This page is about the excavation and construction details of the footer, foundation, and flooring for earthbag construction domes. It is meant to be the most complete, comprehensive, and easy to follow guide available. Once we’ve finished this tutorial and open sourced all the details for the 3-dome cluster as part of our crowdfunding campaign, we’ll do the same for the complete Earthbag Village (Pod 1) and Duplicable City Center®, and then the other 6 villages.
This guide consists of the following sections:
NOTE: THIS PAGE IS NOT CONSIDERED BY US TO BE A COMPLETE AND USABLE TUTORIAL UNTIL
WE FINISH THE CROWDFUNDING CAMPAIGN AND ADD ALL THE VIDEOS AND EXPERIENCE FROM
THAT BUILD TO THIS PAGE – IN THE MEANTIME, WE WELCOME YOUR INPUT AND FEEDBACK
This page is about the excavation and construction details of the footer, foundation, and flooring for earthbag construction domes. It is meant to be the most complete, comprehensive, and easy to follow guide available. One Community will be using the Earthbag Crowdfunding Campaign and construction of the Earthbag Village to make it even better. This will help to show people that sustainable and maximally space efficient construction can be equally (if not more) beautiful than traditional building, artistic, significantly more affordable, and a much more easy and realistic do-it-yourself project.
Dispelling the mystery and demonstrating a clear path for replication of earth and other dome-home footer, foundation, and flooring design is important to helping create mainstream adoption of dome-home building approaches. Most builders have never had experience with earthbag or other dome-home construction, so we are creating a resource people can use to understand the complete process. We are also creating this to combine into one place all of the necessary resources for replication because our research demonstrated a huge lack of comprehensive resources in this area. In so doing, we are providing an open source tool set that is both specific to this build and useful and scalable for other dome-home builds too.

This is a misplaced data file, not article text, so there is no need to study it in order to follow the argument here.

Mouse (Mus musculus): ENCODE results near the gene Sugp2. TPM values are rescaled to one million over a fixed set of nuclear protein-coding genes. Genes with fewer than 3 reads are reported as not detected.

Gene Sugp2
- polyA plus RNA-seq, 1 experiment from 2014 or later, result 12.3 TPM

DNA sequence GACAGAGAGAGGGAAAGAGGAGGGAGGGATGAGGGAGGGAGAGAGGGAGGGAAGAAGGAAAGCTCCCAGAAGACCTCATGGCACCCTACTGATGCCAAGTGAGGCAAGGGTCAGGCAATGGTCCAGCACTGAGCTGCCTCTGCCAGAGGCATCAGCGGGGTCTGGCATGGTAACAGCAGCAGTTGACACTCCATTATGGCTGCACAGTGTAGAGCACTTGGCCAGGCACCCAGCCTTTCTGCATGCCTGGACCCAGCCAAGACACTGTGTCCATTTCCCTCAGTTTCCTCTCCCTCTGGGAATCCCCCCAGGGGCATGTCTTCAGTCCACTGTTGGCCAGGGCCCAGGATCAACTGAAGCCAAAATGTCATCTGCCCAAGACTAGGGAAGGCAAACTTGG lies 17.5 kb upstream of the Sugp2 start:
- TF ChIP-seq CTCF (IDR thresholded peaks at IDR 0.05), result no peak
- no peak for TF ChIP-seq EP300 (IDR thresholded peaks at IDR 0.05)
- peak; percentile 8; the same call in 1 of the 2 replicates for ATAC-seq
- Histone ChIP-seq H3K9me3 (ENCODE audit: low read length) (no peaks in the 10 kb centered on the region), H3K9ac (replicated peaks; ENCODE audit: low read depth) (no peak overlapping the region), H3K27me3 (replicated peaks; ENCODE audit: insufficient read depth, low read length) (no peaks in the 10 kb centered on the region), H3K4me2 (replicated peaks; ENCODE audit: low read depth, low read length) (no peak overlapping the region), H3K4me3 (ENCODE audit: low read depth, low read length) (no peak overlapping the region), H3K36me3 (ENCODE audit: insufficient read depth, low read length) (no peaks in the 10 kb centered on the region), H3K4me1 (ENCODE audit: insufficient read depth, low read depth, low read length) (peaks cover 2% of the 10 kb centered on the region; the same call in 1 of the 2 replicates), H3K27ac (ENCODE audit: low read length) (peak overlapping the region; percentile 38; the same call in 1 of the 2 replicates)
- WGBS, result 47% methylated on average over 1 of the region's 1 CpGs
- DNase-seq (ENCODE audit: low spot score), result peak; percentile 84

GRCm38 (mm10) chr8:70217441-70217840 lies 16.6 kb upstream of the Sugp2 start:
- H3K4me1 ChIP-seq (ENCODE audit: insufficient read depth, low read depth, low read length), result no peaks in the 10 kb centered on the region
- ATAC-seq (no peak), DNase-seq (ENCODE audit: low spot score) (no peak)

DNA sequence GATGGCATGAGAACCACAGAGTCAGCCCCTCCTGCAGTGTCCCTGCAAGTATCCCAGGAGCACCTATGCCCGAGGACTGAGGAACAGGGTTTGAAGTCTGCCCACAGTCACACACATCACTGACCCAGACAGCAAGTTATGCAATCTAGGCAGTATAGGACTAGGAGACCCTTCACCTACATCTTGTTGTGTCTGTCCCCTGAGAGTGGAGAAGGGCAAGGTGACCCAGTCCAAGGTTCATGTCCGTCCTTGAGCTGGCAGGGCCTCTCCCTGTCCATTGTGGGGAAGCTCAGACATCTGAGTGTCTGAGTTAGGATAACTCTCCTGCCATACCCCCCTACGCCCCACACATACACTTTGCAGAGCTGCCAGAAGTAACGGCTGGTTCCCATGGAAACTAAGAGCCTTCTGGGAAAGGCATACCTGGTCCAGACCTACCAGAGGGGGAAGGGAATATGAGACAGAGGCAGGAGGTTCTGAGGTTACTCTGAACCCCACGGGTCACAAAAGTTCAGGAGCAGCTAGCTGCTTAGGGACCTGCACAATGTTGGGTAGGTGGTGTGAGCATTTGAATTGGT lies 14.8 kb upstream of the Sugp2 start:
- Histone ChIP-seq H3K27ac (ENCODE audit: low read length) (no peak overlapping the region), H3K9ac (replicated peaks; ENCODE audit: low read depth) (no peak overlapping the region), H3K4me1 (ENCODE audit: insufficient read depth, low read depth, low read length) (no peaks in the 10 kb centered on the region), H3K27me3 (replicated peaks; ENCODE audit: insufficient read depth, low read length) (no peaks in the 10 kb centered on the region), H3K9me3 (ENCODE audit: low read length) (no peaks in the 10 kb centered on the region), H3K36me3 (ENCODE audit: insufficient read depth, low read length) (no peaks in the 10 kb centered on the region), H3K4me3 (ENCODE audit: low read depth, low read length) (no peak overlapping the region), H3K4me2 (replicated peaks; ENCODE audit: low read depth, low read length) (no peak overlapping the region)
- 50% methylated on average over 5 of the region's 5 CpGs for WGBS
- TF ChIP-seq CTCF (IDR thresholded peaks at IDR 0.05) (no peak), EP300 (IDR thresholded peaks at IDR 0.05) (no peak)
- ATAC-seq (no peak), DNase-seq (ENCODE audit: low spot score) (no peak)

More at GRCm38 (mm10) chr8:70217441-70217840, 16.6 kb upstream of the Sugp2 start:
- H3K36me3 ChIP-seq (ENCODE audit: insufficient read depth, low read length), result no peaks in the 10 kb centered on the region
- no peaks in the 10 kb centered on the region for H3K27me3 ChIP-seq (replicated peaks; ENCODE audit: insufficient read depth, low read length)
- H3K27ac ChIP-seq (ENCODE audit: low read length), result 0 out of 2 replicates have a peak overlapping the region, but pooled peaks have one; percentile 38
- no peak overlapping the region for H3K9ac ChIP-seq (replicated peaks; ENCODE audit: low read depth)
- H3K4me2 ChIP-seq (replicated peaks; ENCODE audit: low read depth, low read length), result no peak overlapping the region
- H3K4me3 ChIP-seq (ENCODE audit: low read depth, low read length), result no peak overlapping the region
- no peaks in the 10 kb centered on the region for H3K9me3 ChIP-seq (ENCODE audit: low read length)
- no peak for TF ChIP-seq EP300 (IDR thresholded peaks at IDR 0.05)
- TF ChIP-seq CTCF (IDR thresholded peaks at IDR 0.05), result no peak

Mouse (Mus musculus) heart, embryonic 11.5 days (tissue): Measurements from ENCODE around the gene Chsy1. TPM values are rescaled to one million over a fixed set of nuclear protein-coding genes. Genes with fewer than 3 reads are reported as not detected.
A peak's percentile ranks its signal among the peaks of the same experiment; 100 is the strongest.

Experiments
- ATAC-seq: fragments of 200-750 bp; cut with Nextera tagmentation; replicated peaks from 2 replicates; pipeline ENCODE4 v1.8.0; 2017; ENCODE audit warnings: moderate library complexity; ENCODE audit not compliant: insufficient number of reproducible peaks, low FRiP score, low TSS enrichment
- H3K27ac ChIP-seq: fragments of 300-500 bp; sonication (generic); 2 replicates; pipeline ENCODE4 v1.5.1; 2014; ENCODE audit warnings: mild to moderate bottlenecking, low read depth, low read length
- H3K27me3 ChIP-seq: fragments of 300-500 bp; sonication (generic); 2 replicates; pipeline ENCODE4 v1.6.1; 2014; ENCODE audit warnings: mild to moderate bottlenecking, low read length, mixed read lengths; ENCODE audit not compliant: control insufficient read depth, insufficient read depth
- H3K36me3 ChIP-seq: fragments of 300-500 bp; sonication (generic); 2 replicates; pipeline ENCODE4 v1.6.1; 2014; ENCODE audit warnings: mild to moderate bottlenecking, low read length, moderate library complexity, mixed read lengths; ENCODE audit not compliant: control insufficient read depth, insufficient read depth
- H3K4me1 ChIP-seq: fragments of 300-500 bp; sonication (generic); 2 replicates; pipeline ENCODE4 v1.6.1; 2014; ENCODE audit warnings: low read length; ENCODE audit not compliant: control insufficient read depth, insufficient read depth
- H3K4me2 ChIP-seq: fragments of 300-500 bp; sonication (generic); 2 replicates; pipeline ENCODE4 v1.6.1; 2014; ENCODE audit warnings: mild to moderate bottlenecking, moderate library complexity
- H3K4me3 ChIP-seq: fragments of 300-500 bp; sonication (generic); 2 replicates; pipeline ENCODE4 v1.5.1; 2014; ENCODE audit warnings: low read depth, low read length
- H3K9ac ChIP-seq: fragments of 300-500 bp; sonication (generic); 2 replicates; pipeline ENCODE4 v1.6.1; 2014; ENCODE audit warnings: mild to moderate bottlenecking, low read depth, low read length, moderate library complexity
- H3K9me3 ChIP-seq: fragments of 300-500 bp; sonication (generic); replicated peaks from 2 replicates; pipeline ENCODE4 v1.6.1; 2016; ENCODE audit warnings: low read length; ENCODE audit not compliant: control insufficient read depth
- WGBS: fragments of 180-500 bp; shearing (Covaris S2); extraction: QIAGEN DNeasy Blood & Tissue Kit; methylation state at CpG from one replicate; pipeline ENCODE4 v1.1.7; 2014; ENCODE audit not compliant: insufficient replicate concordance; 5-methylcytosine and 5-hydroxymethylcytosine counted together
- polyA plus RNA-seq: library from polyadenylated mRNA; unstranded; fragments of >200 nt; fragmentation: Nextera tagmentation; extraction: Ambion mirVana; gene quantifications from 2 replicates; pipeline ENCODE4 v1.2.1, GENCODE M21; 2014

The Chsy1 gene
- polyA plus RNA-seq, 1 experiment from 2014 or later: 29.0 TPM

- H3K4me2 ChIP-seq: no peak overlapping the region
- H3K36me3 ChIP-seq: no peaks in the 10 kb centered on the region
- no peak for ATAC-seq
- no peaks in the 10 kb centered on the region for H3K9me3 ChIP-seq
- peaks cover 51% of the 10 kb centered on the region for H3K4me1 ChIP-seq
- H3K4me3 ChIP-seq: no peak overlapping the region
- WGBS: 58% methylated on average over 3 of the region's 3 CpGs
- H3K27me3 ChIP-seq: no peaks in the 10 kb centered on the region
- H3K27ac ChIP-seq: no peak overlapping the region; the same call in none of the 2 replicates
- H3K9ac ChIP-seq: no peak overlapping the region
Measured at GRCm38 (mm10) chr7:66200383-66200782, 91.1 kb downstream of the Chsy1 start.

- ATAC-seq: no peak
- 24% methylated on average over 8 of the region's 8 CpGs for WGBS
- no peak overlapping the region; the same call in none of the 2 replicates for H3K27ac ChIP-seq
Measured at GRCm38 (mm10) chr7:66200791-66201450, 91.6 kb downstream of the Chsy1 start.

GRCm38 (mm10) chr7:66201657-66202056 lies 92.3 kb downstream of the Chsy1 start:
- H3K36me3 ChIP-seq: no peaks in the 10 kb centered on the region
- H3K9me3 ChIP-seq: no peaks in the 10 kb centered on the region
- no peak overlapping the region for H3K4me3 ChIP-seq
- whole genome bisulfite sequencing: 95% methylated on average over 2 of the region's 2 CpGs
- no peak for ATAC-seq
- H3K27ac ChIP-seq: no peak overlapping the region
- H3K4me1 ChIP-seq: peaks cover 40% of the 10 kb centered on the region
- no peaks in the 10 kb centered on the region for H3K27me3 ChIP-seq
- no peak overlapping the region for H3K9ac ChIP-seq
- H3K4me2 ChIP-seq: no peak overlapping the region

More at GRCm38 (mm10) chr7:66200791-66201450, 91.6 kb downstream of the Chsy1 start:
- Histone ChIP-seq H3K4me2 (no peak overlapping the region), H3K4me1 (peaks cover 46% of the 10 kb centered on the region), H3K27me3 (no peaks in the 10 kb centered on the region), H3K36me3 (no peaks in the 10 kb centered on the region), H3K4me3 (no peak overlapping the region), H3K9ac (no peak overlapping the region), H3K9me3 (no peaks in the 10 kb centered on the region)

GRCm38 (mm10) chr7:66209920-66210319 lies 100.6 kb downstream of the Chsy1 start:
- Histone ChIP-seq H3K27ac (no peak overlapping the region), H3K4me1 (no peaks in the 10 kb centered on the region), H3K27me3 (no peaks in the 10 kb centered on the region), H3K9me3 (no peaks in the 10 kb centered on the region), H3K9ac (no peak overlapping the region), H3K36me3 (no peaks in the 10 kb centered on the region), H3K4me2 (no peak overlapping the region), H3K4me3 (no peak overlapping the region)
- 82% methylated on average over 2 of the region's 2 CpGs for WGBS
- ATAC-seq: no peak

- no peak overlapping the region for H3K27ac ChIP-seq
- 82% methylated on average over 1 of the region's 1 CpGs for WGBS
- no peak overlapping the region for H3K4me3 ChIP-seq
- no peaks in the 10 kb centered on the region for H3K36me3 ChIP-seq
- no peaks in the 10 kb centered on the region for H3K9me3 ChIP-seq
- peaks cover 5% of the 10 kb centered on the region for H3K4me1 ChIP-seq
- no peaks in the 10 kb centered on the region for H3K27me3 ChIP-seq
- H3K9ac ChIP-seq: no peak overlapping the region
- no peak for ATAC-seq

When undertaking a project and acquiring tools and materials seek out those that best fit your situation. Quality of tools generally correlates with price, but thorough research can save you money if you have the time. What works for us, may not necessarily work for you, but in many cases it will. We share our list here with the hope that it will act as a useful guide for saving you time, money, and frustration. To fully engage in this action, the following tools and materials are our suggestions. If you find a better substitute, please let us know.
|Polypropylene bags are used to hold the earth mixture. They are purchased used or new. If you have the need, you can purchase larger quantities by the roll. The most common-sized earthbag is 18” x 30”, empty. UV treated bags are preferable, but even those will break down if left exposed to the sun. Keep them covered as much as possible during the building phase.|
|There are numerous variations of geotextile used for keeping soil out of rock trenches, enhancing the drainage. Geotextiles are permeable fabrics which, when used in association with soil, have the ability to separate, filter, reinforce, protect, or drain. For our purpose, the textile fabric prevents soil from permeating the gravel and rocks. Typically made from polypropylene or polyester, geotextile fabrics come in three basic forms: woven (resembling mail bag sacking), needle punched (resembling felt), or heat bonded (resembling ironed felt).|
|Plastic Sheeting comes in a wide range of thicknesses. It is rated with the term, “mil.” A mil is a measurement that equals one-thousandth of an inch, or 0.001 inch. Most human hair is one-thousandth of inch, or 0.001 inch. The most common size in the thickness rating for plastic sheeting is 6 mil. This is 6-thousandths of an inch, or 0.006 inch. Generally, the thicker the plastic, the stronger it is. If it has string/scrim reinforcement, then the string within the plastic will give it added strength. Plastic sheeting comes in different thicknesses, 6-mil the most common. If you have radon in your area you may want to consider the 20-mil as an underlayment for your floor. Click on the links below to select the thickness that will best serve your project. We have decided on 10 mil black poly due to the additional strength over the standard 6 mil.